If you have ever watched footage of a wingsuiter swooping through a mountain valley or soaring through the skies like Superman, I’m sure you must be longing to try it. Many new and curious skydivers ask us about wingsuit flying and ‘how does it work?’. We’d love to explain more to you.

Since the Greek fables of Icarus, man has longed to fly high in the skies and soar between the clouds. And while we may now have engine-propelled flights in many shapes and sizes, nothing gets closer to actual human flight than wingsuit flying. Yes, it’s a very dangerous sport, but it’s also one growing in safety and popularity. Today, anyone with the right passion, commitment, and determination can progress to taking their first wingsuit flight.

Let’s look at how you can get started with wingsuit flying and how the aerodynamics of the sport work. We can also look at how wingsuits work and how the sport began.

How do you get started wingsuit flying?

Wingsuit First Flight Course Author: Richard Schneider from Los Angeles

The journey to becoming a wingsuiter starts with skydiving. To learn how to wingsuit fly, you first need to be a highly competent skydiver. That means starting with a beginner’s skydiving course and learning how to freefall and use a parachute. Becoming a licensed skydiver can be challenging but very rewarding. Once you complete 25 jumps and pass the exams, you achieve your skydiving A license, certified by the USPA. You are then a qualified solo skydiver.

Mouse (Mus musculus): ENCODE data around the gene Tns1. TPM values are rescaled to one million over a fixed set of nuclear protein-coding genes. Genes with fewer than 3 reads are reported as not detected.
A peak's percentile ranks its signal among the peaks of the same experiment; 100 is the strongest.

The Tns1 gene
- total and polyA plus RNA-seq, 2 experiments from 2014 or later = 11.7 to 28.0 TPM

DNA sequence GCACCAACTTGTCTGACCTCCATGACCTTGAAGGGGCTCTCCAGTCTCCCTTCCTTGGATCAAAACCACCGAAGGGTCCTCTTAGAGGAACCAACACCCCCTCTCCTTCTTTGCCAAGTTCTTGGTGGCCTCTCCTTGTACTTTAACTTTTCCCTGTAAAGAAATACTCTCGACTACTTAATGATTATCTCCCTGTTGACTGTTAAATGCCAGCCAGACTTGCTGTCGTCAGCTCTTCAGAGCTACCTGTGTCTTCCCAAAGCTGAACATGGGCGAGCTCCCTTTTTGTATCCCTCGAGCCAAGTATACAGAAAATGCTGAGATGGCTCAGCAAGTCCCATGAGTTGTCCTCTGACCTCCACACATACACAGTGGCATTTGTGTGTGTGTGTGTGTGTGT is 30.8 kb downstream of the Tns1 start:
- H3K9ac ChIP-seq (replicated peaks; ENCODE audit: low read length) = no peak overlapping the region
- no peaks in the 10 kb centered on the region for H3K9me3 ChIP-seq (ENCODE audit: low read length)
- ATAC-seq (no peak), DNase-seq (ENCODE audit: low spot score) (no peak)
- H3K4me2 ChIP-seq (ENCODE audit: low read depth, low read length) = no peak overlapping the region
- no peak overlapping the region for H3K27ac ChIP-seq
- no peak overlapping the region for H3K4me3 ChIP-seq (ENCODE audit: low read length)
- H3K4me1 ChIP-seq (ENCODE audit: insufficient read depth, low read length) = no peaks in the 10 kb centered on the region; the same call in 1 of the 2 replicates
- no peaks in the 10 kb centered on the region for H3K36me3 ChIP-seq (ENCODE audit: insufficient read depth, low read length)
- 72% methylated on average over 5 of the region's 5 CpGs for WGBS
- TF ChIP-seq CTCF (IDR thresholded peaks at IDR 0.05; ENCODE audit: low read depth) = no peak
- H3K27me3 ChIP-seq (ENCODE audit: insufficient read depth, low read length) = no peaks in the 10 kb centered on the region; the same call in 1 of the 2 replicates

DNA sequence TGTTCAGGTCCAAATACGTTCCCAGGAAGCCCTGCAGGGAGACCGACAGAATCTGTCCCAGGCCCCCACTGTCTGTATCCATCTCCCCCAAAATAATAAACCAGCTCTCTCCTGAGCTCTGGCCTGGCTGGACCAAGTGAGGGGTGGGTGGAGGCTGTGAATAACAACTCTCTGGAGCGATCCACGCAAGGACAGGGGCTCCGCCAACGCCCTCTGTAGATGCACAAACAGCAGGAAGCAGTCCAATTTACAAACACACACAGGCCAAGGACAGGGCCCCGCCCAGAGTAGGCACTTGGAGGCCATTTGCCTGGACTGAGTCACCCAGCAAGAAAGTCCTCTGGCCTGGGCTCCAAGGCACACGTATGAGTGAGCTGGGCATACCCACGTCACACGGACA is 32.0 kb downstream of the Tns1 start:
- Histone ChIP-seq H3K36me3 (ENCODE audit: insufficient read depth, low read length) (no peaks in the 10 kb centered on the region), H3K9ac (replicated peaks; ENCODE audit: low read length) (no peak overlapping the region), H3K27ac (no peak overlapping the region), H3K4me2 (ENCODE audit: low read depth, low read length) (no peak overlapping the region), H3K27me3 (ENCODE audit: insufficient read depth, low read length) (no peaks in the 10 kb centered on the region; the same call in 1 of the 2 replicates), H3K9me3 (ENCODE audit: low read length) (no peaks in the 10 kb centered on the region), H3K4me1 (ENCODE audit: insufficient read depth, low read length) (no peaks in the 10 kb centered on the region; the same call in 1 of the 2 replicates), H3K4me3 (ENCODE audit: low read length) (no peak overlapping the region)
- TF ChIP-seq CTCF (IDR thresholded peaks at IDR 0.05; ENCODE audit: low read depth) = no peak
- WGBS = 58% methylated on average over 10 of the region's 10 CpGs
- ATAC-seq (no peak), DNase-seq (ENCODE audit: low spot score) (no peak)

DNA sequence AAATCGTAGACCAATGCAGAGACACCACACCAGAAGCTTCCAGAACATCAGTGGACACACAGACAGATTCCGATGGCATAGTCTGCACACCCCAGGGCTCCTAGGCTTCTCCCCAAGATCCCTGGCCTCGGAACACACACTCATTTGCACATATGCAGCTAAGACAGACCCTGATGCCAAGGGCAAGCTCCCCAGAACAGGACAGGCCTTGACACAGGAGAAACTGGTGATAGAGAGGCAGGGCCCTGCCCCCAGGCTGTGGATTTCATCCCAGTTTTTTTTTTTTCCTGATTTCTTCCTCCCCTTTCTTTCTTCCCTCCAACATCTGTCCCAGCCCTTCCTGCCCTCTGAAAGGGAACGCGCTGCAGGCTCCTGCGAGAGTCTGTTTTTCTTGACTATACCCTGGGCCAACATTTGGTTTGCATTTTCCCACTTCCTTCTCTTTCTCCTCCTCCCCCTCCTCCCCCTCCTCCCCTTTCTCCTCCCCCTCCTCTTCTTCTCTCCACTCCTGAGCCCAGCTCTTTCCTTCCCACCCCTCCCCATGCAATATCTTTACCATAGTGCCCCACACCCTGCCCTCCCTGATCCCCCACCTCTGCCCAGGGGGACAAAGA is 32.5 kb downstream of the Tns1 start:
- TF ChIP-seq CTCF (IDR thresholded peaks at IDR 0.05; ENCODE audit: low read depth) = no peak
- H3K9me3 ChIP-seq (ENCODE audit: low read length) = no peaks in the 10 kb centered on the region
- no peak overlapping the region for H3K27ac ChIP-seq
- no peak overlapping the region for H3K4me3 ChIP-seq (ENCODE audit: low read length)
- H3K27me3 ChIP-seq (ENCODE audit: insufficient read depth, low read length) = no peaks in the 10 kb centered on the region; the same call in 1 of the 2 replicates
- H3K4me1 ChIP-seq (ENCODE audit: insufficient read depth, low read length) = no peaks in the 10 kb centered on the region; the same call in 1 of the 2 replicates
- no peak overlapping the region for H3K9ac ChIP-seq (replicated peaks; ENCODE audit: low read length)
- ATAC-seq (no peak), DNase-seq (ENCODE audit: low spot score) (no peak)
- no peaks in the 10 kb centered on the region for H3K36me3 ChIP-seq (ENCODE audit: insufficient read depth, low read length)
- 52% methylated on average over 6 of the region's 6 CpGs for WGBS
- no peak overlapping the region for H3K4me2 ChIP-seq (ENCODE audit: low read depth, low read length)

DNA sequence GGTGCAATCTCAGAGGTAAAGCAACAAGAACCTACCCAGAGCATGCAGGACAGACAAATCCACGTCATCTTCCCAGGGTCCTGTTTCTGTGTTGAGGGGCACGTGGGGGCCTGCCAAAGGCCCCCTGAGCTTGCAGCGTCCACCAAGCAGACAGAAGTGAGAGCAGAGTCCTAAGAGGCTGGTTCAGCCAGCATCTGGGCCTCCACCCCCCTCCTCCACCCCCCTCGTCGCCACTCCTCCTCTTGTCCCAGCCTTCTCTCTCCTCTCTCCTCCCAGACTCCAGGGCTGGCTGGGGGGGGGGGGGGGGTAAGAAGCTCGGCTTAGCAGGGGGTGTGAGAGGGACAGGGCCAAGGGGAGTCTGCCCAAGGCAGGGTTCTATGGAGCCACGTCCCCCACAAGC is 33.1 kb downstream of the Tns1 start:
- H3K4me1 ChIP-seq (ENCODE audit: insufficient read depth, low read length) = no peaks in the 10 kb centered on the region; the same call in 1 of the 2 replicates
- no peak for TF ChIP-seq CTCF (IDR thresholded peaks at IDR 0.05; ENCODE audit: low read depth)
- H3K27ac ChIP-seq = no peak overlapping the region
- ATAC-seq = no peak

Having a skydiving A license and 25 skydives doesn’t make you ready to strap into a wingsuit just yet. You’ll want to continue skydiving regularly and work your way through your B and C licenses. You can start preparing for a wingsuit course once you have achieved these and passed 200 solo jumps. You also need to master jumping at lower altitudes and close to objects. The next step is to take a base jumping course and complete your first 50 base jumps, which will help you see the big difference between base jumping and skydiving.

By now, you should have heaps of knowledge and experience with freefall and low altitude jumping. Base jumping is 43 times more dangerous than skydiving, and wingsuiting is still more dangerous; you must put yourself in safe hands and look for a mentor with lots of experience and an excellent safety record. You will need all your skydiving and base jumping knowledge to become a wingsuiter; when things go wrong, you will often have to assess and react in a split second. 

The key to becoming a good and safe wingsuiter is all about risk assessment and knowing your limits. By the time you are strapping into your first wingsuit, you’ve already spent a lot of time, energy, and money; continue to take things slowly and always be watching, listening, and learning. 

How do the Wingsuit aerodynamics work?

Ocean Wingsuit Formation Author: Richard Schneider from Los Angeles

To understand the aerodynamics of how wingsuiting works, we have to understand the air around us. Air is easy to ignore, but it’s always acting on us. As we travel, be it walking, running, driving a car, or falling at 120 MPH, the air acts on us. When we pass an object through the air, its weight, mass, and surface area affect how the air moves around it and what forces it acts on the object. 

When a plane takes flight, there are four major forces at play. The weight of the aircraft and gravity create a downward force, the engine’s thrust creates a forward force, and the air the plane is passing into acts on the mass of the aircraft, causing a drag force. The fourth force in play is lift. This force is all about the plane’s design and how the plane hits the air and transforms the drag force into the lift. It does this by making the force of the air hit the plane’s underside more violently than the top.